We all want to look great as we age. And we all know that woman: She’s on point from head to toe and carries herself like she means it, defying aging with every step. So what’s she doing? Here’s how to take care of your skin, hair, and body, and drum up youth-boosting confidence no matter how many birthday candles are on your cake.
They skip the fancy skincare routine
Cut through the anti-aging aisle and focus on three products. “If you use a sunscreen, retinoid, and moisturizer starting at age 20, your skin will look much younger compared to someone who didn’t use them,” says New York City dermatologist Lance Brown, MD, clinical assistant professor of dermatology at New York University School of Medicine. Applying SPF every morning is a must, along with keeping cells plump and hydrated with moisturizer.
Retinoids are where the magic happens, says Dr. Brown. Dermatologists consistently recommend them because the vitamin A derivative essentially teaches your skin to act young again, stimulating the collagen that prevents fine lines, he says.
They get a move on
Whatever your motivation to work out—feeling good, blowing off stress, losing weight—you can add one more to the list: staying young. In a study on older adults, those who exercised functioned physiologically similar to younger people. So it keeps you young on the inside, but what about the outside? “Your skin is the largest organ in your body and the only one you can see. Anything that’s good for your body is good for your skin,” he says.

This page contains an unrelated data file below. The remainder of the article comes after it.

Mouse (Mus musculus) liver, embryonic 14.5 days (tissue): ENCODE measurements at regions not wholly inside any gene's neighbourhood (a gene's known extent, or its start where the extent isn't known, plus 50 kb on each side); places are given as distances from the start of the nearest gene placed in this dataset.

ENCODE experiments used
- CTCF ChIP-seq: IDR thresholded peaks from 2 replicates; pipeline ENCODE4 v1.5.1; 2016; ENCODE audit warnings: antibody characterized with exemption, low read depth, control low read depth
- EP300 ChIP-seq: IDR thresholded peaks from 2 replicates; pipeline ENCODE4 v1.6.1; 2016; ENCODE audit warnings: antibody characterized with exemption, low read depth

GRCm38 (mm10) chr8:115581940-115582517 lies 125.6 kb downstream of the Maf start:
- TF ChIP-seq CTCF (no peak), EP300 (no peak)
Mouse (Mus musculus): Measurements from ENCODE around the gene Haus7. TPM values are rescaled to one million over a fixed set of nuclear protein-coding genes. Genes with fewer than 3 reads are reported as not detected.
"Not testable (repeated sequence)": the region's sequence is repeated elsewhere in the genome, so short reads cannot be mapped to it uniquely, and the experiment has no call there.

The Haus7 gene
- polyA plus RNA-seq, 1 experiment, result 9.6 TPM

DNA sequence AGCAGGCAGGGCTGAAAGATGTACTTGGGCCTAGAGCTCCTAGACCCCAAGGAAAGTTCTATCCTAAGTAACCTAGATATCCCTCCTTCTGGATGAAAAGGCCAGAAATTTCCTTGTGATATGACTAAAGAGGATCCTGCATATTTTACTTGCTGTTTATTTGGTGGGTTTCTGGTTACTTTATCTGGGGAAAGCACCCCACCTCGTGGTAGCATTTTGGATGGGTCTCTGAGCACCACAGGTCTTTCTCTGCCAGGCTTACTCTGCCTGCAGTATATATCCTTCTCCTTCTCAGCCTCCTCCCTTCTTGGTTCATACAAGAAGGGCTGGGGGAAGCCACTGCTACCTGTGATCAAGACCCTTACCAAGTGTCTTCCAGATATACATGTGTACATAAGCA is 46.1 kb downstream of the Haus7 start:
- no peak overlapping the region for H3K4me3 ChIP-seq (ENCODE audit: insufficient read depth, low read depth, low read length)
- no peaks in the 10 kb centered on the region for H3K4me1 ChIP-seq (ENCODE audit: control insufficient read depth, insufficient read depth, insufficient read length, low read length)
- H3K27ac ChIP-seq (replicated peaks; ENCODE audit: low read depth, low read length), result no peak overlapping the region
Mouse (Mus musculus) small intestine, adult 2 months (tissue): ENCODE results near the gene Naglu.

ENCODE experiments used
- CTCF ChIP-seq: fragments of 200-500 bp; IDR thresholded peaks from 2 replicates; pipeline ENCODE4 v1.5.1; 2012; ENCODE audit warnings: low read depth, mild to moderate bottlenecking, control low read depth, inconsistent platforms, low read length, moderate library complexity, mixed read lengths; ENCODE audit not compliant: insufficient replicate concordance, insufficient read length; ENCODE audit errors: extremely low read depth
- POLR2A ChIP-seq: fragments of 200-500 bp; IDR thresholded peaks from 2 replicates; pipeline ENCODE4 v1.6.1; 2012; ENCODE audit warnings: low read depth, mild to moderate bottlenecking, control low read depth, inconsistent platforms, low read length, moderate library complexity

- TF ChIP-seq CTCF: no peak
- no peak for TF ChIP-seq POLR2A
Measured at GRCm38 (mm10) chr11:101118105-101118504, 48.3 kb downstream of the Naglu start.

While you may have heard warnings that certain workouts (namely running) can cause wrinkles and sagging from the up-and-down motion, Dr. Brown says that’s not the case. Whatever you love doing—whether that’s running, spinning, or lifting—keep on doing it.
They don’t hide behind makeup
If you have wrinkles, brown spots, and bags, you’re probably tempted to slap on a thick coat of foundation and powder all over your face. That technique backfires, says celebrity makeup artist Ashunta Sheriff. “Makeup can’t completely cover aging. More is not more,” she says. Translation: don’t cake it on, but rather build it by layering. She likes starting off with a blurring primer (like L’Oreal RevitaLift Miracle Blur, $19; amazon.com) to disguise the signs of discoloration and hyperpigmentation. Top it off with a liquid foundation (it doesn’t settle into lines like heavier cream formulations, which is best for mature skin), dust your T-zone with translucent powder, and finish with a cream blush for a youthful, healthy glow.
They tend to their hands
Your face and hands are two body parts that get the most sun. But since you’re busy slathering on moisturizers and anti-aging products on your face, your complexion may look young while your hands betray that with brown spots and wrinkles. The same exact products you use for your face can go on your hands, says Dr. Brown. So when you use a retinoid at night, rub a small amount to the backs of your hands. After slathering on a good SPF moisturizer in the morning, do the same for your hands. You get the drill.
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